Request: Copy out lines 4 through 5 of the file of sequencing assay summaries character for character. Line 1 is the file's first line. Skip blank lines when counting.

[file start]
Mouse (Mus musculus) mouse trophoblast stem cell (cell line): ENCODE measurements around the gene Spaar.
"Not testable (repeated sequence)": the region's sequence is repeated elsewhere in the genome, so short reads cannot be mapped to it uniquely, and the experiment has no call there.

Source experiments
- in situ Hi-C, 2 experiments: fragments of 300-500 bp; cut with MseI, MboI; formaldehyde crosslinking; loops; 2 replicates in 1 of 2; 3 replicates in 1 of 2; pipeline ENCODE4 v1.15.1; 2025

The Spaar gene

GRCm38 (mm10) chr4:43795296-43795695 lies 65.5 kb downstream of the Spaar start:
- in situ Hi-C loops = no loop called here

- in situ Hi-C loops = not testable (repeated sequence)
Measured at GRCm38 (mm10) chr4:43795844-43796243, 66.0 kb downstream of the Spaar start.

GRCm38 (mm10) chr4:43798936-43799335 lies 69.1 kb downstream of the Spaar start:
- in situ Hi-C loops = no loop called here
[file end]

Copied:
- in situ Hi-C, 2 experiments: fragments of 300-500 bp; cut with MseI, MboI; formaldehyde crosslinking; loops; 2 replicates in 1 of 2; 3 replicates in 1 of 2; pipeline ENCODE4 v1.15.1; 2025

The Spaar gene